Term Life Insurance Vs Whole Life

February 2, 2021

Term Life Insurance vs Whole Life: What’s the difference?

For over 57% of Americans, life insurance is a fundamental component of securing their financial future. But, when it comes to selecting a specific insurance plan, that’s where many hit a brick wall. Insurance can be tough to grasp, especially for those who don’t know the difference between term life insurance vs whole life.

People have no clue what the plans have to offer, let alone choose between the two. But one thing is certain, there is no better time to select an insurance plan than right now. It protects families and creates a long-term financial strategy. These benefits can help families pay off loans, debts, mortgages, or various expenses even in the event of a loss.

This is a detailed overview of the term and whole life insurance plan. Here, people will learn about the key differences and benefits of the two plans. Including which one would make for a better choice to tap into their funds.

Term Life Insurance vs Whole Life: How to Distinguish the Two?

term life insurance vs whole life

About 60% of adults in the U.S. have some kind of life insurance, statistics show. As for selecting a life insurance plan, it all boils down to two choices - term life insurance vs whole life. The first one is meant to cover a shorter period, so it’s simpler and more affordable. The second one is designed to create additional retirement support and lifelong coverage.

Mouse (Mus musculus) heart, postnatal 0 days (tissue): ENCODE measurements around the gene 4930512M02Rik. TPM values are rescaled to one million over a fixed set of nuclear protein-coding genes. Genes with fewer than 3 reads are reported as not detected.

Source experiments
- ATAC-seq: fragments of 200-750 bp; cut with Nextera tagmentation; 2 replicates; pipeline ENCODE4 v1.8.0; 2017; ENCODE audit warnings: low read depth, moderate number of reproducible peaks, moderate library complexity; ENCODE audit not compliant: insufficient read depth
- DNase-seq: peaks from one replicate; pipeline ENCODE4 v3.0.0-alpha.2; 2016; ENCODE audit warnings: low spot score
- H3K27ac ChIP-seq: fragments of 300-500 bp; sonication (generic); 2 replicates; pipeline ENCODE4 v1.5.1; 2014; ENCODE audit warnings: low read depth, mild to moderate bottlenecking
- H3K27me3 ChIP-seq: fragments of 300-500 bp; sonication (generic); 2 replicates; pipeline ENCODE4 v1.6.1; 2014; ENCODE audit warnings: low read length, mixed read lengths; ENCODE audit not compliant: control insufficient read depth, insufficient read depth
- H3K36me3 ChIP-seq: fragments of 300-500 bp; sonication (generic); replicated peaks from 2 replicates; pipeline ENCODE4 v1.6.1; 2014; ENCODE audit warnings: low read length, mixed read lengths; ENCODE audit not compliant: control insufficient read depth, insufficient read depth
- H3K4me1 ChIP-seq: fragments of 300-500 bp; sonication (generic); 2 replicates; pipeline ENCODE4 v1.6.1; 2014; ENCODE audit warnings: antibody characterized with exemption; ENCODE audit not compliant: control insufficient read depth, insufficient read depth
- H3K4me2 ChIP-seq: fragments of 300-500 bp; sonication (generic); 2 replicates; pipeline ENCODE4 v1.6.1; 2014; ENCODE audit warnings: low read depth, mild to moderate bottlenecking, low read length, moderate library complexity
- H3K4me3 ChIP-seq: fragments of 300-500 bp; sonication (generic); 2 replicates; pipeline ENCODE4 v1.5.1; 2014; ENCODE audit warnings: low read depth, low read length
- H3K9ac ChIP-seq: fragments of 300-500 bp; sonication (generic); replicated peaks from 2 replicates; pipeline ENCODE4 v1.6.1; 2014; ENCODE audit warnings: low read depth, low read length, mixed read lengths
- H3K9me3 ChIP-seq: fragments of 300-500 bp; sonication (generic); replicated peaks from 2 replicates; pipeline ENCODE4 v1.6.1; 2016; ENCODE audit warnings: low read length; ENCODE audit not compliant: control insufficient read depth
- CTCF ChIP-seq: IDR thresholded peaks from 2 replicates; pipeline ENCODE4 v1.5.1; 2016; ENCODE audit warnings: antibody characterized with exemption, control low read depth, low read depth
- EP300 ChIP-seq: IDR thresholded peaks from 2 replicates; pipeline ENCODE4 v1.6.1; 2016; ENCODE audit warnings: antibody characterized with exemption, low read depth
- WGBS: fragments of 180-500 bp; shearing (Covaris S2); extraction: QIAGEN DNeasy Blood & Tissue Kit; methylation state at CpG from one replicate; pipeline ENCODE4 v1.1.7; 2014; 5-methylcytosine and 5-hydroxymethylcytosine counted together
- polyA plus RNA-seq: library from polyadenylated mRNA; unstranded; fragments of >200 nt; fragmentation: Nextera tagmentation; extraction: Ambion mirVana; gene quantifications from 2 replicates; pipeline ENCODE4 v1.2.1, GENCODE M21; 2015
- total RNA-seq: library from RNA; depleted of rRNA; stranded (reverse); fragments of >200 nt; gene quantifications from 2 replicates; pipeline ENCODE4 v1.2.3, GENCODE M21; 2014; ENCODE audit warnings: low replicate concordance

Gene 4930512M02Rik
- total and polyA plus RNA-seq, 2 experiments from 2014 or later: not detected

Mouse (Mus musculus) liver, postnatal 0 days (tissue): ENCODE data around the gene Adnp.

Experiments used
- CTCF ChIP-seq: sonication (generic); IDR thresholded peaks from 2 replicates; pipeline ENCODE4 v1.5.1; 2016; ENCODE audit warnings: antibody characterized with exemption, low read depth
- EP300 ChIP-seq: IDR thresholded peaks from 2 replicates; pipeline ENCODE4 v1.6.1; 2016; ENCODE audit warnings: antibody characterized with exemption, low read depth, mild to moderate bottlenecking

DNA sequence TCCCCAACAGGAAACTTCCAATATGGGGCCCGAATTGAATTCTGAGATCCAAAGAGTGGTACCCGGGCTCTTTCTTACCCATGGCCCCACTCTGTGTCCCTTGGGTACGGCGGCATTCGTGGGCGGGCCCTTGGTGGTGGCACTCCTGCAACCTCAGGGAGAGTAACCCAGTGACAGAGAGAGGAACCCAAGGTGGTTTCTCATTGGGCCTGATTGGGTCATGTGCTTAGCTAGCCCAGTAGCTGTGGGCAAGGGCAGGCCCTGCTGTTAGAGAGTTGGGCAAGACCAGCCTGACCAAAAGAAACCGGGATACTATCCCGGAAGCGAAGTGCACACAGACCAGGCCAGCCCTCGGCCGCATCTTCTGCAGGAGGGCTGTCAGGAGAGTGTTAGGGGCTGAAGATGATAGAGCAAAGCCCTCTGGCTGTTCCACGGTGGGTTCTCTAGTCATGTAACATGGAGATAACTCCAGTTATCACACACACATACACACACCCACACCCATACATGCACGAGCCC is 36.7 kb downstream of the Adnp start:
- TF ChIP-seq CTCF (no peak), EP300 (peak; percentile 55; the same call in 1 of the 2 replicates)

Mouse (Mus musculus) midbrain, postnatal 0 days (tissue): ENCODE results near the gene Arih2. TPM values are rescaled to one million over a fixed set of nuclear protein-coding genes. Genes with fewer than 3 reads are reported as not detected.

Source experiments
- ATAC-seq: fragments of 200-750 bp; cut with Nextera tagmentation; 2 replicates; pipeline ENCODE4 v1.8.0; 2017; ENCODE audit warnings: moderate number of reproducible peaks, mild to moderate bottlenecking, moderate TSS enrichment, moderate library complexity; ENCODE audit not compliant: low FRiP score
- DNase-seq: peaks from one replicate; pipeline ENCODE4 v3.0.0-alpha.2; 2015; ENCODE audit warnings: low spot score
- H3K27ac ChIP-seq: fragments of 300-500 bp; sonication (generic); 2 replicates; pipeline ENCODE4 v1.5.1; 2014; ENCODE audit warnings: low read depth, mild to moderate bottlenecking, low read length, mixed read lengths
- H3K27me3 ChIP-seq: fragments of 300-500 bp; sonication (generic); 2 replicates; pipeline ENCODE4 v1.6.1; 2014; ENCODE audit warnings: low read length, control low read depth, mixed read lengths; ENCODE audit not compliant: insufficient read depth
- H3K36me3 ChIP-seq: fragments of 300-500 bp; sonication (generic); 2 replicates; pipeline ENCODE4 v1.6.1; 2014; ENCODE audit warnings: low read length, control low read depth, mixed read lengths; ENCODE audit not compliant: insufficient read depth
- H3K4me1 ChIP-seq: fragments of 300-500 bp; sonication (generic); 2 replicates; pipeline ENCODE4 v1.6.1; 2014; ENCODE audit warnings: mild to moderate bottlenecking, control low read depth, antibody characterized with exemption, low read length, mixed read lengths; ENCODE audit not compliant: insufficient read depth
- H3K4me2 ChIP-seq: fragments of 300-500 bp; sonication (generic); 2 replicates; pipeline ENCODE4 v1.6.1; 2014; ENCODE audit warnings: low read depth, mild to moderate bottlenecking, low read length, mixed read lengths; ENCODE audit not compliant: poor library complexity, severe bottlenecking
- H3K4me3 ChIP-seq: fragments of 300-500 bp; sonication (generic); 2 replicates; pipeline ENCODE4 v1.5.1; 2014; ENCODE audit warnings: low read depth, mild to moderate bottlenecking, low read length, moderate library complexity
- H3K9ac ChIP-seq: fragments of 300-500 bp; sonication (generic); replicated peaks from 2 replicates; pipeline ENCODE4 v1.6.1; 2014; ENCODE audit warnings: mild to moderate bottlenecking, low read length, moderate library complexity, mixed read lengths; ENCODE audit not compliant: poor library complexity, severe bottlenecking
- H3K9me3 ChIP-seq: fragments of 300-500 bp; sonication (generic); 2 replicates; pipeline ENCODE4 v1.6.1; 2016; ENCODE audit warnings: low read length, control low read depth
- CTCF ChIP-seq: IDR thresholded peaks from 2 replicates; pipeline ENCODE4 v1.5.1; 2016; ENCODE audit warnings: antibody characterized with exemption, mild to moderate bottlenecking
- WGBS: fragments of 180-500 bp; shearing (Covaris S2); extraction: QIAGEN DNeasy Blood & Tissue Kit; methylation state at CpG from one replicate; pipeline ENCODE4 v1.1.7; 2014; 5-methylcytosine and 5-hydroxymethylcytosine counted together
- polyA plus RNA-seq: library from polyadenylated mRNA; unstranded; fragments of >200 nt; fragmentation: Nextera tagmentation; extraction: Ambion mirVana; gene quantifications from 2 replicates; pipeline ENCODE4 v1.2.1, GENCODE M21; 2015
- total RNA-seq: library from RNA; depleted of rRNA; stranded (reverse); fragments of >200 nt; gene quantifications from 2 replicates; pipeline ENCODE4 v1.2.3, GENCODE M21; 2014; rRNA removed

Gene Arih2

So, when the user passes away, their family will be able to cover all the necessary expenses. However, to choose either of these types of life insurance, people need to know how to distinguish them. That way, they can make the most of their benefits.

Key Takeaways:

 

Term Life

Whole Life

Overview

Covers temporary needs with opportunities that help users organize their future financial strategy.

Offers lifetime protection and constant progress. While users obtain a certain cash value at the same time.

Coverage duration

Limited duration that typically lasts for 10-20 years.

Lifetime coverage only if all the premiums remain paid.

How to pay

Users are paying the premiums based on the length of coverage. After the coverage ends, so do the premiums. When the term period ends, the premiums tend to increase drastically. However, with multiple policies, selecting a locked set seems like the most affordable alternative.

Users get to choose a payment option – annually, quarterly, or monthly. These premiums do not increase.

Progress and cash value

No cash value or progress.

Provides a cash value that users can obtain when necessary. Also, it could increase through dividends. This creates an excellent strategy for maximizing peoples’ savings.

Plan benefits

Tax-free benefits that can be sent to beneficiaries after death.

Tax-free benefits that can be sent to beneficiaries after death.

Term Life Insurance

Also known as the “pure life insurance” plan, term life is meant to protect the user’s dependents, in case the user dies prematurely. If the term plan is active, and the user dies within that period, their beneficiaries will obtain a payout.

These terms last anywhere from 10, 20 to 30 years. During that term, the payout, which is basically a death benefit, remains the same. The ideal term life policy should be 10 to 12 times of the user’s yearly income.

That way, the family will still receive a payout that will cover all the expenses, upkeep costs, and more. Most people choose a term life between 20 to 30 years. Since anything can happen in this timeframe, the insurance provides stable coverage.